White whales swim in pods! Indo Sassanian, Pratiharas SRI JA, matchstick profile

Discussion in 'Ancient Coins' started by Finn235, Apr 18, 2021.

  1. Finn235

    Finn235 Well-Known Member

    After five years of scouring ebay on a weekly basis, plus auction houses on the rare occasion that they are offered, there aren't many types of Indo Sassanian coins that I don't own yet. This was one type until last month when a small hoard came up for sale on ebay

    India, Pratiharas, uncertain intermediate period
    ca 650-750 AD?
    Obv: Highly degenerate bust of Peroz I, made of long thin bars and circles, ornate Nagari "SRI" atop crown slightly left of center, stylized intermediate form of JA, Crescent, and pellet before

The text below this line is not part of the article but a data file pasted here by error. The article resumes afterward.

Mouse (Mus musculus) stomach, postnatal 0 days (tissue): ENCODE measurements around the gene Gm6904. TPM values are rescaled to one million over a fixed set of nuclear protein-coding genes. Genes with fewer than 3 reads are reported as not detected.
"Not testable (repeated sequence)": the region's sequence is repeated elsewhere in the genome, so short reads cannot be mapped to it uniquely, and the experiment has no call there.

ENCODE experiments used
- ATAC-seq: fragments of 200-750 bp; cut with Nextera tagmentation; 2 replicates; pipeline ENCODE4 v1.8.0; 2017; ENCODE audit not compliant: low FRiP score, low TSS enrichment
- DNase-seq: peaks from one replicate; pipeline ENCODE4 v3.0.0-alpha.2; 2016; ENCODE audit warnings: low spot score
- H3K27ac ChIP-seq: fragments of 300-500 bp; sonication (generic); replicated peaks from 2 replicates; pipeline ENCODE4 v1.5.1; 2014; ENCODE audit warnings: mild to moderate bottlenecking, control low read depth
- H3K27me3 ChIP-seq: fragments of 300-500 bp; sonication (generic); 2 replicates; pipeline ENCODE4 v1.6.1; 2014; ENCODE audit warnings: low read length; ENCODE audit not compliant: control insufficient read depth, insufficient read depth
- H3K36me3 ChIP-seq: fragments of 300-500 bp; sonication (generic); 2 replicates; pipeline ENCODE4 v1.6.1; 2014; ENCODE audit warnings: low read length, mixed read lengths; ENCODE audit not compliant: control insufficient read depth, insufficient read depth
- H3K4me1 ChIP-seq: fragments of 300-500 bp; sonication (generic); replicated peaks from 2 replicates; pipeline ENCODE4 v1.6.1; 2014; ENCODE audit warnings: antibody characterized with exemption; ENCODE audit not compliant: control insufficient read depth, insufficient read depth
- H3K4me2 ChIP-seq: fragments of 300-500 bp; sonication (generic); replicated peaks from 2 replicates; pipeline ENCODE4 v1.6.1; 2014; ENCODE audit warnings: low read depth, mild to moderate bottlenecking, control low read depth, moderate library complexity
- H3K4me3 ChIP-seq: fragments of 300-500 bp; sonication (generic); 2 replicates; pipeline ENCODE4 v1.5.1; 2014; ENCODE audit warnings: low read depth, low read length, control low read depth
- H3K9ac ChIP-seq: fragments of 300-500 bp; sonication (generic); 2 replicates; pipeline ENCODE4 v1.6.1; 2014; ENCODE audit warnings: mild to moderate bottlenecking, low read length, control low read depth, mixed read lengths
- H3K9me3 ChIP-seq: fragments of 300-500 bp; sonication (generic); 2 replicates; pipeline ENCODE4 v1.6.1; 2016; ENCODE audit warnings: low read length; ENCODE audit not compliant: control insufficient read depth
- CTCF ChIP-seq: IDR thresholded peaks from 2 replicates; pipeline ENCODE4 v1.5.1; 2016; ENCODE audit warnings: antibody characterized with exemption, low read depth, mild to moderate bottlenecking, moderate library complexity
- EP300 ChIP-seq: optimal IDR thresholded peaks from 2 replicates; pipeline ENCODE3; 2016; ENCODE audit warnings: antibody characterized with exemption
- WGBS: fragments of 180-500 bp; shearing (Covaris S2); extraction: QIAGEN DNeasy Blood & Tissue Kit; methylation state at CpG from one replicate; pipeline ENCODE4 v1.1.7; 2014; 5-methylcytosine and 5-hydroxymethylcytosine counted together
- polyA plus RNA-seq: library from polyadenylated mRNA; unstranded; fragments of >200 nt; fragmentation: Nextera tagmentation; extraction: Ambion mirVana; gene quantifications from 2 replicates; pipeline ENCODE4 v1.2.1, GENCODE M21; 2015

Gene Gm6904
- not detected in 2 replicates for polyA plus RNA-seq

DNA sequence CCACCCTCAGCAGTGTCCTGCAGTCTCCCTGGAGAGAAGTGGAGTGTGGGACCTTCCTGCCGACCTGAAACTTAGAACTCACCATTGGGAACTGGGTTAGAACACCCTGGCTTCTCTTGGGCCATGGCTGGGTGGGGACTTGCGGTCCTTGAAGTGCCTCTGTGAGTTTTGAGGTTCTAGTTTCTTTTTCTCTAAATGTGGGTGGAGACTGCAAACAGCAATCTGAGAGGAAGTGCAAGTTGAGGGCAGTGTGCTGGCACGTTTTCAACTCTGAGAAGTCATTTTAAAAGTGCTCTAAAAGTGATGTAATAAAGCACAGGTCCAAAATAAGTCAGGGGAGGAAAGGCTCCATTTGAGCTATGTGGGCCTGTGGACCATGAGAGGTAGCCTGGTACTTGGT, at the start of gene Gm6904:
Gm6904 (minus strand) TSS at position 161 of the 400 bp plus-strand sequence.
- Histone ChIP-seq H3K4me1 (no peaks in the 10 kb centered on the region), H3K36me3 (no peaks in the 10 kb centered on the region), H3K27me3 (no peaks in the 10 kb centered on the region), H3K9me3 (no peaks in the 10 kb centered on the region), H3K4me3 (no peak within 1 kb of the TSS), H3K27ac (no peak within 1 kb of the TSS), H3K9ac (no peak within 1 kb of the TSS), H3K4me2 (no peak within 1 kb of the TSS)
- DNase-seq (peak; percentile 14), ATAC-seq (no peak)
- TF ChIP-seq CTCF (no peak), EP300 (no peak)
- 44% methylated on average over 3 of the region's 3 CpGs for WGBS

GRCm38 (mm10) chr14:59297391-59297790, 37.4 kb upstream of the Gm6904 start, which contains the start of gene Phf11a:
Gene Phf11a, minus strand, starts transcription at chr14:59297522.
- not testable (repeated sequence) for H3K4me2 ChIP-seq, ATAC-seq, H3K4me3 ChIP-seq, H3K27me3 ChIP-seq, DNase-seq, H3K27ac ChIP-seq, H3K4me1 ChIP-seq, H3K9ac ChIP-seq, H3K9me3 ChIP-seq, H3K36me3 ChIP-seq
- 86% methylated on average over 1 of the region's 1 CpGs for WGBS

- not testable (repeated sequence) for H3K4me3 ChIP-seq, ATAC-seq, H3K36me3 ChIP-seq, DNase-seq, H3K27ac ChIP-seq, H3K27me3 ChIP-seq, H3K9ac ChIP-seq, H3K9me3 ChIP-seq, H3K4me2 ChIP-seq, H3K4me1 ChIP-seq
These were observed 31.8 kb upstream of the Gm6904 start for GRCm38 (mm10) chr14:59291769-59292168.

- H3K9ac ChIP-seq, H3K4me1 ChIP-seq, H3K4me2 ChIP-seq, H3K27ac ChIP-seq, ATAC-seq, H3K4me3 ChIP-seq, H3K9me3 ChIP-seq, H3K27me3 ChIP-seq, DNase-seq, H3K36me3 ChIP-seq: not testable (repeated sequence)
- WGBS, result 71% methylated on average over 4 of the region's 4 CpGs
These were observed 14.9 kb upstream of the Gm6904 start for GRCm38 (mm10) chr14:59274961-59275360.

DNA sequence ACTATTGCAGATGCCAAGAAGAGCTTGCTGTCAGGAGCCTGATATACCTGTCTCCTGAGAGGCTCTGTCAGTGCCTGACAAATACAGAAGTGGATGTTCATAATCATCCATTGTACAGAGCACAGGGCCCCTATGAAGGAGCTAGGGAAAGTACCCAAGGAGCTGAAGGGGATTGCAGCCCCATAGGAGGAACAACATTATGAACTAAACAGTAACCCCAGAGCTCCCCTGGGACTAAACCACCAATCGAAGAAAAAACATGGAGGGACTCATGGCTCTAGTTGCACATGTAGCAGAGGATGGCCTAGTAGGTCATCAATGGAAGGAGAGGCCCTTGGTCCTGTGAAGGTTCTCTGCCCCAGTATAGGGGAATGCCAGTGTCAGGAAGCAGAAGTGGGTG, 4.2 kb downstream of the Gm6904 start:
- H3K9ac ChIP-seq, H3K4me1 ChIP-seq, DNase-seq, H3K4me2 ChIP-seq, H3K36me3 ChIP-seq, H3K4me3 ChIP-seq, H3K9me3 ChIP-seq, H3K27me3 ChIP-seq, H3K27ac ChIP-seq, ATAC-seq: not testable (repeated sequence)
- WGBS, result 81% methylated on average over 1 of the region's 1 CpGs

Rev: Degenerate fire altar with highly stylized attendants, bodies made of a long line tapering off to a point, curved line behind

    Ref Maheshwari 1374-1384

    This one shows the SRI atop the crown very well, as well as the head and necklace of the attendant
    ZomboDroid 16042021185934.jpg

    This one shows nearly the full fire altar; instead of a pyramid of flame pellets, there is only a single large circle!
    ZomboDroid 16042021145424.jpg

    This one shows a Degenerate form of SRI
    ZomboDroid 16042021145808.jpg

    This one shows the detail of the attendants' body
    ZomboDroid 16042021145916.jpg

    Partial SRI visible on this one
    ZomboDroid 16042021150021.jpg

    This one shows the details of the bottom of the bust
    ZomboDroid 16042021150636.jpg

    Another good portrait, the JA is barely visible, and the fire altar and attendants are well struck too - notice the cluster of dots representing the sun above the left attendant's head